Earlier this year I wrote about medical imaging and how advanced materials are improving CT and nuclear imaging. That is, semiconductor sensors using CZT materials are lowering x-ray and photon dosages while at the same time improving image quality. This blog expands on the health theme by providing three more examples of how advanced materials will impact human health. Biosensors can help people monitor their health and seek treatment when necessary. Nano-particles can carry and target drug treatment inside a patient’s body, and antimicrobial coatings can substantially reduce the rate of infection.

Water – it is touched by technology in so many ways from pond (or aquifer, lake, ocean etc.) to tap and back again. Continued innovation helps us to remediate our waste; clean up accidents/spills more effectively, reduce the energy footprint of water treatment and provide distributed water in regions where infrastructure is lacking.

Demand for clean fresh water continues to grow and is estimated to increase by more than 40% by 2030. Any industry with such spectacular growth and opportunity for technology innovation demands a closer look – and at Pangaea Ventures, we have been looking closely for a number of years and made our first water investment in 2003. Also, the fact that water is essentially a perfect good and is a necessity for life doesn't hurt either.

It is often said that an ideal market for venture investing is a large market on the verge of massive disruption. It is for this reason that the medical imaging market recently came onto my radar. It is a multi-billion dollar market that is on the verge of massive technology and market disruption.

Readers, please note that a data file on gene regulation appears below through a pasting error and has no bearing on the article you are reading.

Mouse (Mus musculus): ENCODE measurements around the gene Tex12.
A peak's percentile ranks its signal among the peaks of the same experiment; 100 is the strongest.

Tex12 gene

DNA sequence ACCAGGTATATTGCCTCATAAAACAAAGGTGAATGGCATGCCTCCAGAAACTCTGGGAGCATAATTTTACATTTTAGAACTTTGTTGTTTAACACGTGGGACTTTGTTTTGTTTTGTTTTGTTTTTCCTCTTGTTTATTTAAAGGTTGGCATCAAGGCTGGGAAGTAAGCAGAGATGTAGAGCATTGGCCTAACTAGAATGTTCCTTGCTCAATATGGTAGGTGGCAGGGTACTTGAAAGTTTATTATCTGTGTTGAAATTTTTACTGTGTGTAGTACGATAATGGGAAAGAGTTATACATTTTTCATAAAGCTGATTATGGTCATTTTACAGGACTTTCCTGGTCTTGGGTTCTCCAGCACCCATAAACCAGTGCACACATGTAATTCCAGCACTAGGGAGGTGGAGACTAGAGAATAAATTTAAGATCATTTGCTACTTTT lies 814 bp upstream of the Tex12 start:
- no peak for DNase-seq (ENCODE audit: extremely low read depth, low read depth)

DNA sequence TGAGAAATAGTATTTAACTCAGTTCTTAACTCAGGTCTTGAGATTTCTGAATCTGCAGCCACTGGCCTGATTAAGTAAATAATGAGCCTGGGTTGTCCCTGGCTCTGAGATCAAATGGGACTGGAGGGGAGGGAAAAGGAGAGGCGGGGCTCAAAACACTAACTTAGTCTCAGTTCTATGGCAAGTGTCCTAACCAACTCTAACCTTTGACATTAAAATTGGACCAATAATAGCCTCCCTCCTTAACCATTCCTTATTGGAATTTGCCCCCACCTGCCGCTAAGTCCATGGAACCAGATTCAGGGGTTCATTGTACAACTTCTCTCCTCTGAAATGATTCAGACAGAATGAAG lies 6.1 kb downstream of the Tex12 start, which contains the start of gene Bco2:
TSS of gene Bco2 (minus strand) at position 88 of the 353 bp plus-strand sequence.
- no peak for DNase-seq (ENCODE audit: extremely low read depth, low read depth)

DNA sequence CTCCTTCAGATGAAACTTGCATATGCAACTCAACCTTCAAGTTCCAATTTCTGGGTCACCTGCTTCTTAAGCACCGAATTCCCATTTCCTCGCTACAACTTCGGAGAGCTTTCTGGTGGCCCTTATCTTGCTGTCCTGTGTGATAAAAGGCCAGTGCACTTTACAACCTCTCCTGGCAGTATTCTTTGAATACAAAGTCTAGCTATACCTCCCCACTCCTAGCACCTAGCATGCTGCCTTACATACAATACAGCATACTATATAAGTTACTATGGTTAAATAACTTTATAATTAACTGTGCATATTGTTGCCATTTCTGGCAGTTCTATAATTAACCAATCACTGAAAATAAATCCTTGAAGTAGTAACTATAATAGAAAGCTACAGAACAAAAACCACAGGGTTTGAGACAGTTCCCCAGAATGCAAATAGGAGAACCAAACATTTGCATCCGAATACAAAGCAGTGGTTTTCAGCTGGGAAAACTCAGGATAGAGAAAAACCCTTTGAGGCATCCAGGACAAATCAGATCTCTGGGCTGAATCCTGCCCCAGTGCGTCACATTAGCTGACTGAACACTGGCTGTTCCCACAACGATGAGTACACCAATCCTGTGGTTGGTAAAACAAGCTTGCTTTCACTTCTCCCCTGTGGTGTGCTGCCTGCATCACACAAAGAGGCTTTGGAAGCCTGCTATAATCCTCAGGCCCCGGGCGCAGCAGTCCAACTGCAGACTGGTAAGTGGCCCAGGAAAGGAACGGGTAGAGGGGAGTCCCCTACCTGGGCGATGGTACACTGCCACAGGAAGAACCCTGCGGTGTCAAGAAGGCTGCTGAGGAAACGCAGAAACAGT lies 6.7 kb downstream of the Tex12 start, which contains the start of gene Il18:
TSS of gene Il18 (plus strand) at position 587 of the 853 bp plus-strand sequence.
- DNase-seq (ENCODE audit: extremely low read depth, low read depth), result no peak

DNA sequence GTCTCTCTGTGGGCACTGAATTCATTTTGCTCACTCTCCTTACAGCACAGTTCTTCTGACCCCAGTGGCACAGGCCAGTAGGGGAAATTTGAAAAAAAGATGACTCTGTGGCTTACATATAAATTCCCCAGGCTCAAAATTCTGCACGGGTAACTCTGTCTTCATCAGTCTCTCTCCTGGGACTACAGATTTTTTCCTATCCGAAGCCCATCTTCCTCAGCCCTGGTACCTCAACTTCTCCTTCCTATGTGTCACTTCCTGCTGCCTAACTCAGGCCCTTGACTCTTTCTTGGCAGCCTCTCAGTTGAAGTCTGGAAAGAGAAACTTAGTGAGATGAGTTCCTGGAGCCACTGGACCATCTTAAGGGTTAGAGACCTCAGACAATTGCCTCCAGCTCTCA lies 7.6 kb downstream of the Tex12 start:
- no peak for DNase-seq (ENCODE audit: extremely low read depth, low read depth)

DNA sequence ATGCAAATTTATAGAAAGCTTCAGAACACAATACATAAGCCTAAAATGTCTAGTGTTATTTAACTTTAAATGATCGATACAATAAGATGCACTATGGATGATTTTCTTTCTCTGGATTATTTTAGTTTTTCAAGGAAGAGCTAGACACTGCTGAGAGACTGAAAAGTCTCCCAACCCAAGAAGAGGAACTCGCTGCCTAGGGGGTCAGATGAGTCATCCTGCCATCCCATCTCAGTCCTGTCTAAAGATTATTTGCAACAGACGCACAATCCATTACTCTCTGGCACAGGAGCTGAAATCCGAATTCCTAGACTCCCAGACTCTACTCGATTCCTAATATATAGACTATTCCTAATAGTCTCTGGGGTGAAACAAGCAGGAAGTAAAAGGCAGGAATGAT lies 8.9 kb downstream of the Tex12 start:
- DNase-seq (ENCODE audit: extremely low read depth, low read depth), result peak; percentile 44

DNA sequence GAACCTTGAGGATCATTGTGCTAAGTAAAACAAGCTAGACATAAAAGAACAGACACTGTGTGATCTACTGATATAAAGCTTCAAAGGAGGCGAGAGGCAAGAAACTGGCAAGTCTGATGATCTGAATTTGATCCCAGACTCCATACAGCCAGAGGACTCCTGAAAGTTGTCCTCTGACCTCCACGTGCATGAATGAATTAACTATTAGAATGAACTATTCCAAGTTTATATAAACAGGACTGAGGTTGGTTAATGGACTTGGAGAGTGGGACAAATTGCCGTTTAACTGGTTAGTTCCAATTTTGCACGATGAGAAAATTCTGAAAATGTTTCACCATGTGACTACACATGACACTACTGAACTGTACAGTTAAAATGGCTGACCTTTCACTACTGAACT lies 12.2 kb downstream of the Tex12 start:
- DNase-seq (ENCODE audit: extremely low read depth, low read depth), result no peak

The core technology for radiation-based medical imaging cameras are scintillators. This detector technology was first adopted around 1985 and is comprised of scintillator crystals that convert x-rays and radiation into visible light and a photodiode or photomultiplier tube that converts the light to an electric signal. Sounds like old technology.

Black Spots On The Green Revolution

Posted by on in Health

In 1968, William Gaud, director of the United States Agency for International Development (USAID) coined "the Green Revolution" as a term for the massive impact new technologies were having on agriculture: Synthetic fertilizers, hybrid crops, improved irrigation and the introduction of synthetic pesticides. The Green Revolution had actually begun twenty-five years earlier in Mexico with the work of Norman Borlaug, and established an era where crop yields would increase by 50% per decade.

Biopesticides: The next crop of cleantech home runs

Posted by on in Health

Can you name a cleantech subsector that has generated five or more grand slam VC exits (>10x, >100% IRR) in the past 2 years? Tough, isn't it? But there is an answer: Biopesticides. Biopesticides are pesticides derived from natural organisms, although the EPA definition also allows for substances derived from natural minerals.